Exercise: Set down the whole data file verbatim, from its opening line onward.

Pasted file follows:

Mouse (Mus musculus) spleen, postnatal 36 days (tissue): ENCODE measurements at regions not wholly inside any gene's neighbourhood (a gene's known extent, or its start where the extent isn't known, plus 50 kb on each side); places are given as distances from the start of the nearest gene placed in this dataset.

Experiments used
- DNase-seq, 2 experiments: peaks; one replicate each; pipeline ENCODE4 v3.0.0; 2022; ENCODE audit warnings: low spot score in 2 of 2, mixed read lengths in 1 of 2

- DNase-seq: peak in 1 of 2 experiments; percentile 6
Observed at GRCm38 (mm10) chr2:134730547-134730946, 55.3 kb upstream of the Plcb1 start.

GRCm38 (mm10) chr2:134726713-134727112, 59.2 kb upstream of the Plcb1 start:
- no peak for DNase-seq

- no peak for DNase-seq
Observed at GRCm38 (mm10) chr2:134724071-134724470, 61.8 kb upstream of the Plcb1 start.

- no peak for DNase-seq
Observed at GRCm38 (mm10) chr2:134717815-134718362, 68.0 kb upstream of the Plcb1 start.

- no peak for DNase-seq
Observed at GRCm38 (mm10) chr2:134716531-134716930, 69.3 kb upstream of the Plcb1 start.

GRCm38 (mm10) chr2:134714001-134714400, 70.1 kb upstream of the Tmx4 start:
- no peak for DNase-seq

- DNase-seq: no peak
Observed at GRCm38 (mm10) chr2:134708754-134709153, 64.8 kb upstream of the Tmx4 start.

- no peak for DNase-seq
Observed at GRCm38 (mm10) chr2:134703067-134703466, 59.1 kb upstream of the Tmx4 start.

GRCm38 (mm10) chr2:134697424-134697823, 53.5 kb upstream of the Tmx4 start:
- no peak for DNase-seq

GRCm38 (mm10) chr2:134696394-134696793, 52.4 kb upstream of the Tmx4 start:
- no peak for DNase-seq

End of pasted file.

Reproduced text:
Mouse (Mus musculus) spleen, postnatal 36 days (tissue): ENCODE measurements at regions not wholly inside any gene's neighbourhood (a gene's known extent, or its start where the extent isn't known, plus 50 kb on each side); places are given as distances from the start of the nearest gene placed in this dataset.

Experiments used
- DNase-seq, 2 experiments: peaks; one replicate each; pipeline ENCODE4 v3.0.0; 2022; ENCODE audit warnings: low spot score in 2 of 2, mixed read lengths in 1 of 2

- DNase-seq: peak in 1 of 2 experiments; percentile 6
Observed at GRCm38 (mm10) chr2:134730547-134730946, 55.3 kb upstream of the Plcb1 start.

GRCm38 (mm10) chr2:134726713-134727112, 59.2 kb upstream of the Plcb1 start:
- no peak for DNase-seq

- no peak for DNase-seq
Observed at GRCm38 (mm10) chr2:134724071-134724470, 61.8 kb upstream of the Plcb1 start.

- no peak for DNase-seq
Observed at GRCm38 (mm10) chr2:134717815-134718362, 68.0 kb upstream of the Plcb1 start.

- no peak for DNase-seq
Observed at GRCm38 (mm10) chr2:134716531-134716930, 69.3 kb upstream of the Plcb1 start.

GRCm38 (mm10) chr2:134714001-134714400, 70.1 kb upstream of the Tmx4 start:
- no peak for DNase-seq

- DNase-seq: no peak
Observed at GRCm38 (mm10) chr2:134708754-134709153, 64.8 kb upstream of the Tmx4 start.

- no peak for DNase-seq
Observed at GRCm38 (mm10) chr2:134703067-134703466, 59.1 kb upstream of the Tmx4 start.

GRCm38 (mm10) chr2:134697424-134697823, 53.5 kb upstream of the Tmx4 start:
- no peak for DNase-seq

GRCm38 (mm10) chr2:134696394-134696793, 52.4 kb upstream of the Tmx4 start:
- no peak for DNase-seq